By Elena V.
On Monday, May 9th, over a week after the raging inferno began, temperatures finally dropped, enabling the firefighters to gain some control and divert the fire away from the Canadian city of Fort McMurray. In case you did not know, the terrific and dreadful still-burning Canadian fires, have burned the forest over 500,000 hectares of land across northern Alberta. While some hotspots remain, the worst seems to be over, at least for Fort McMurray. Lamentably, it has been a gruesome period for Canadian habitants who are still trying to escape from the wild fires spreading through all northern Alberta. Even more uplifting is the fact that the brave firemen were able to save over 90% of the structures, about 25,000 businesses and residences, from being burnt to ashes. The Canadian fire began May 1st, and has forced more than 88,000 people to evacuate. Unfortunately, It could burn for months before the blaze is under control.
Though residents are not allowed to return to their homes yet, there is some comfort in the knowledge that their lives may not be totally devastated. Also, while the fire has caused billions of dollars in damages and is already one of the most expensive natural disasters in Canada’s history, it does not seem to have taken any lives. This, of course, could change once officials are able to examine the fire-ravaged town. Canadian officials say they expect the massive wildfire that has destroyed large parts of Alberta’s oil sands to continue burning for months.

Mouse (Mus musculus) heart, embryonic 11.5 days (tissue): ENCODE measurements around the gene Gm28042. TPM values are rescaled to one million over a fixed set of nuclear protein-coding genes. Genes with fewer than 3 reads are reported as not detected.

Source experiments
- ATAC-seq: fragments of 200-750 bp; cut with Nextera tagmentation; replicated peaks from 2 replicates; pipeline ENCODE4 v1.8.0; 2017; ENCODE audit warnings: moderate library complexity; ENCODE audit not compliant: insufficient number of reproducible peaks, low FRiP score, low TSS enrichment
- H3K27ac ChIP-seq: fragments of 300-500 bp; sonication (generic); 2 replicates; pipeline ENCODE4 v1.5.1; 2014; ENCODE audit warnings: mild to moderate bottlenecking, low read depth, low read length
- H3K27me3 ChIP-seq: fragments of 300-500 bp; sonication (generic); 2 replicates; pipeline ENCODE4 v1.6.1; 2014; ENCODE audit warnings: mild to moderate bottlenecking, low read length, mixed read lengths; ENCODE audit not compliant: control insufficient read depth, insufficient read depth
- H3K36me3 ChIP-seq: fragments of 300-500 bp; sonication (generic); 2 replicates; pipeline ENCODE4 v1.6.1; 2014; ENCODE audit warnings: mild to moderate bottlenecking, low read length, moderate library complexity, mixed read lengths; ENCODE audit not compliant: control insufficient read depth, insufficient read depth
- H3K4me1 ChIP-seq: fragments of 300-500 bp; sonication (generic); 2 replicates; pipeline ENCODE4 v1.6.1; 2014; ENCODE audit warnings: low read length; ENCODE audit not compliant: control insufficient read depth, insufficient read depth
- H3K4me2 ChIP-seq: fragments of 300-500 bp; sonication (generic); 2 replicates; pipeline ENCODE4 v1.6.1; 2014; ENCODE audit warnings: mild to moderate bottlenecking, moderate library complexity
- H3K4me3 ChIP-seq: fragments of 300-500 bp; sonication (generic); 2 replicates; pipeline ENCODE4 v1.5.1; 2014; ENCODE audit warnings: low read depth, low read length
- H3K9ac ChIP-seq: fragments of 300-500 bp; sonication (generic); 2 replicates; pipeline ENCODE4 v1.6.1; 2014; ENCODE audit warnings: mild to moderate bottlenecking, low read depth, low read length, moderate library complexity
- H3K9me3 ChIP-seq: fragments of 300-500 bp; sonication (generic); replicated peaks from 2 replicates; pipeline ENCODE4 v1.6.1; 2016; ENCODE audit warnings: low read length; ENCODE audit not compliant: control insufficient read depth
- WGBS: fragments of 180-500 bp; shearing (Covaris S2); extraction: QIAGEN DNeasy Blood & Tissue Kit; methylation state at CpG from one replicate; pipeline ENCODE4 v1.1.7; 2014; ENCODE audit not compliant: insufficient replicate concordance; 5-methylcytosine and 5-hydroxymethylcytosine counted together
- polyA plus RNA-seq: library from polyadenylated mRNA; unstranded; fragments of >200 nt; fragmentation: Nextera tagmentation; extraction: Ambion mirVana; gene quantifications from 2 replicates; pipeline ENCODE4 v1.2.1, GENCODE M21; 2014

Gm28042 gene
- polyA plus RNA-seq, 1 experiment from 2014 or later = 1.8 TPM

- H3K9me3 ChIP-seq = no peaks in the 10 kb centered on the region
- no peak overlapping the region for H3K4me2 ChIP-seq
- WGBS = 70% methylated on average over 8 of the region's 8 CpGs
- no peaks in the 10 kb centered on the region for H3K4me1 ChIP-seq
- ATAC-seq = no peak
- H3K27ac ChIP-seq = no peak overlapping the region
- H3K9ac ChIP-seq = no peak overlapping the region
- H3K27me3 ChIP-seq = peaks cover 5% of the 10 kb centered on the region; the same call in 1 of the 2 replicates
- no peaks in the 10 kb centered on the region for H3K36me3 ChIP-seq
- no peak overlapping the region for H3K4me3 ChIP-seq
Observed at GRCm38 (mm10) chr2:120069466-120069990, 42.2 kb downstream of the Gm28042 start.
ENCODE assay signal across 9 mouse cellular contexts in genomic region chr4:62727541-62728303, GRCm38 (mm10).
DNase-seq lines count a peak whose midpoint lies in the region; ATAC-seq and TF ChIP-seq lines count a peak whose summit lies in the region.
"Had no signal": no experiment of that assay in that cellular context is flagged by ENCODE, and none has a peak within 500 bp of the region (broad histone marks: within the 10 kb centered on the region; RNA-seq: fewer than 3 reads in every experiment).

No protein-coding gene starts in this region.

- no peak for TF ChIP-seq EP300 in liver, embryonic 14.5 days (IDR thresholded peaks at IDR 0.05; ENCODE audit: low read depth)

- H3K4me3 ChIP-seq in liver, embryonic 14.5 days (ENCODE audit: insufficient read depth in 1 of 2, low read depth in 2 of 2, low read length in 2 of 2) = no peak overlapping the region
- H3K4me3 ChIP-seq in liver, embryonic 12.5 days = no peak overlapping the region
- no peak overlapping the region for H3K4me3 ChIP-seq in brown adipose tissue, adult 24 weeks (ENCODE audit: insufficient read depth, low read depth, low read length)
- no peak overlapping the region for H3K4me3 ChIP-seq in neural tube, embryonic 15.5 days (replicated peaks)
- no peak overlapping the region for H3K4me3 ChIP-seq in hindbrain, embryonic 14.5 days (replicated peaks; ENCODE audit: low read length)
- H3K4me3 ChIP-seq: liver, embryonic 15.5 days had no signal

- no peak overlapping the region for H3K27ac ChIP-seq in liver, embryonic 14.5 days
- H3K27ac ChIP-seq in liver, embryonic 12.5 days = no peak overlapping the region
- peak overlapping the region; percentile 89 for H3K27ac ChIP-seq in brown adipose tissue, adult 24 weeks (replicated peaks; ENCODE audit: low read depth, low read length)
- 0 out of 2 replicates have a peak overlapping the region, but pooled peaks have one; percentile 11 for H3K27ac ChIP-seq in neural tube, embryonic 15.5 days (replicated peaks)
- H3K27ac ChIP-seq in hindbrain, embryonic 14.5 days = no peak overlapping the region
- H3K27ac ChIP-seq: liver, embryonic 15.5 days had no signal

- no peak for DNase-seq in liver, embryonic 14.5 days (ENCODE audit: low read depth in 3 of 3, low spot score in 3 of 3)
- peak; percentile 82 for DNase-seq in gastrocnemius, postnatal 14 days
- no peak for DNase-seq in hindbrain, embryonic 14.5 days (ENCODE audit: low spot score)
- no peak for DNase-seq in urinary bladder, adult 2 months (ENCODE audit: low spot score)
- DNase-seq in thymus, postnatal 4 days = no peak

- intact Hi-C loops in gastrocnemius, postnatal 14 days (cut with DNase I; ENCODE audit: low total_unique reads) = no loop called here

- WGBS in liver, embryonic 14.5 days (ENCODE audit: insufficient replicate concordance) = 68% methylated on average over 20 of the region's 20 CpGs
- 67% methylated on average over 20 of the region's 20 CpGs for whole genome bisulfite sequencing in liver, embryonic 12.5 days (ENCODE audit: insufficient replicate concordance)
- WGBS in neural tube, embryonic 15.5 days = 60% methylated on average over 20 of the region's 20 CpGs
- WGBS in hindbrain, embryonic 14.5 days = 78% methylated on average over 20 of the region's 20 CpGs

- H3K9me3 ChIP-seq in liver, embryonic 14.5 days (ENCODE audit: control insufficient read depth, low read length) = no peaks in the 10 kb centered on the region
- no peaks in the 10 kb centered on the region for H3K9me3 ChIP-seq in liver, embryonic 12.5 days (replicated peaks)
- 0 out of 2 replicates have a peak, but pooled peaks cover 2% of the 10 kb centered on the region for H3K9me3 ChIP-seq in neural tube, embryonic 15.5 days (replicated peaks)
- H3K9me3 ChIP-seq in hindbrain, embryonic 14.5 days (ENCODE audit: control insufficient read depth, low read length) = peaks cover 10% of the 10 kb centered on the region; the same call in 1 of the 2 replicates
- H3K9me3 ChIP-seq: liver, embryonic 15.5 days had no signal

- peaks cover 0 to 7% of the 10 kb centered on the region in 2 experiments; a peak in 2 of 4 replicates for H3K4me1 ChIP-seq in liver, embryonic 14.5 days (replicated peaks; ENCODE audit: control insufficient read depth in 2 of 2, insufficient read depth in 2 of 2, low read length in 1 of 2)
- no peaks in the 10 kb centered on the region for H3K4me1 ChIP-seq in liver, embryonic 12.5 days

However, thanks to some help from Mother Nature and the tremendous efforts of the more than 1,000 firefighters, the fire has been contained to a 621 square mile area about 30-40 km away from the neighbouring province of Saskatchewan. Though the wildfire has yet to cross the border, officials warn that the danger is far from over. They maintain that unless the area experiences significant rainfall, the fire will continue to burn for several months, raising the possibility of it getting it out of control again.
Rachel Notley, Alberta’s premier said about 12,000 evacuees have been airlifted from oil sands over the past two days, and about 7,000 have left in highway convoys escorted by police. She said the goal was to complete the evacuation from northern work camps by Sunday. It has been declared a state of emergency. The fire could reach the edges of the Suncor oil sands facility, about 25 kilometres north of Fort McMurray. Non-essential staff have been evacuated and efforts have been made to protect the site.
Low humidity, high temperatures nearing 30 degrees Celsius, and gusty winds in forests and brush dried out from two months of drought are helping to fan the flames.
Others say climate change could make these kinds of extreme fire events the new normal, and everything can start over again.